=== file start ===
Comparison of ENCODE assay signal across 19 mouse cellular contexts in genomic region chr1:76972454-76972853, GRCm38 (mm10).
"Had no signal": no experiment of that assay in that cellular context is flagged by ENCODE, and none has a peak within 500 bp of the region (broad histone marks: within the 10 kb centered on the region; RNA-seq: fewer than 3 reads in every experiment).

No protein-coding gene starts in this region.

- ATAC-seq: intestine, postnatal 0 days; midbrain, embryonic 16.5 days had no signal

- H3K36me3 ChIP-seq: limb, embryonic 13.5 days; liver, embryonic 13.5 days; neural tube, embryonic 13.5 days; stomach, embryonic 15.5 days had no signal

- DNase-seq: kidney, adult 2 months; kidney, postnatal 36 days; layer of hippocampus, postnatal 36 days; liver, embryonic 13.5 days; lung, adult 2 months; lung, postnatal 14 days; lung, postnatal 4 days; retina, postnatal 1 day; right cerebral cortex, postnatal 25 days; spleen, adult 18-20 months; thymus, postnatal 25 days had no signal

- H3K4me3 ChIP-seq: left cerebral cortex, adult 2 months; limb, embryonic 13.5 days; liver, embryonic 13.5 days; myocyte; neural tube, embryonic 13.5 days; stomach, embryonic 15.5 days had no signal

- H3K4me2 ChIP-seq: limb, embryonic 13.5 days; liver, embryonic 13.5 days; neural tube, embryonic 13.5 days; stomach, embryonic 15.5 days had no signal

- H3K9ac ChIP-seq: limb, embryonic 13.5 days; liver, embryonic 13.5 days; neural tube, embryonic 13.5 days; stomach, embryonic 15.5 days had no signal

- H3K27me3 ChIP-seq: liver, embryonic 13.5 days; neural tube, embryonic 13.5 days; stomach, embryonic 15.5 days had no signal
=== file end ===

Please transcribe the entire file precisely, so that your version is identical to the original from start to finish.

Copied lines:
Comparison of ENCODE assay signal across 19 mouse cellular contexts in genomic region chr1:76972454-76972853, GRCm38 (mm10).
"Had no signal": no experiment of that assay in that cellular context is flagged by ENCODE, and none has a peak within 500 bp of the region (broad histone marks: within the 10 kb centered on the region; RNA-seq: fewer than 3 reads in every experiment).

No protein-coding gene starts in this region.

- ATAC-seq: intestine, postnatal 0 days; midbrain, embryonic 16.5 days had no signal

- H3K36me3 ChIP-seq: limb, embryonic 13.5 days; liver, embryonic 13.5 days; neural tube, embryonic 13.5 days; stomach, embryonic 15.5 days had no signal

- DNase-seq: kidney, adult 2 months; kidney, postnatal 36 days; layer of hippocampus, postnatal 36 days; liver, embryonic 13.5 days; lung, adult 2 months; lung, postnatal 14 days; lung, postnatal 4 days; retina, postnatal 1 day; right cerebral cortex, postnatal 25 days; spleen, adult 18-20 months; thymus, postnatal 25 days had no signal

- H3K4me3 ChIP-seq: left cerebral cortex, adult 2 months; limb, embryonic 13.5 days; liver, embryonic 13.5 days; myocyte; neural tube, embryonic 13.5 days; stomach, embryonic 15.5 days had no signal

- H3K4me2 ChIP-seq: limb, embryonic 13.5 days; liver, embryonic 13.5 days; neural tube, embryonic 13.5 days; stomach, embryonic 15.5 days had no signal

- H3K9ac ChIP-seq: limb, embryonic 13.5 days; liver, embryonic 13.5 days; neural tube, embryonic 13.5 days; stomach, embryonic 15.5 days had no signal

- H3K27me3 ChIP-seq: liver, embryonic 13.5 days; neural tube, embryonic 13.5 days; stomach, embryonic 15.5 days had no signal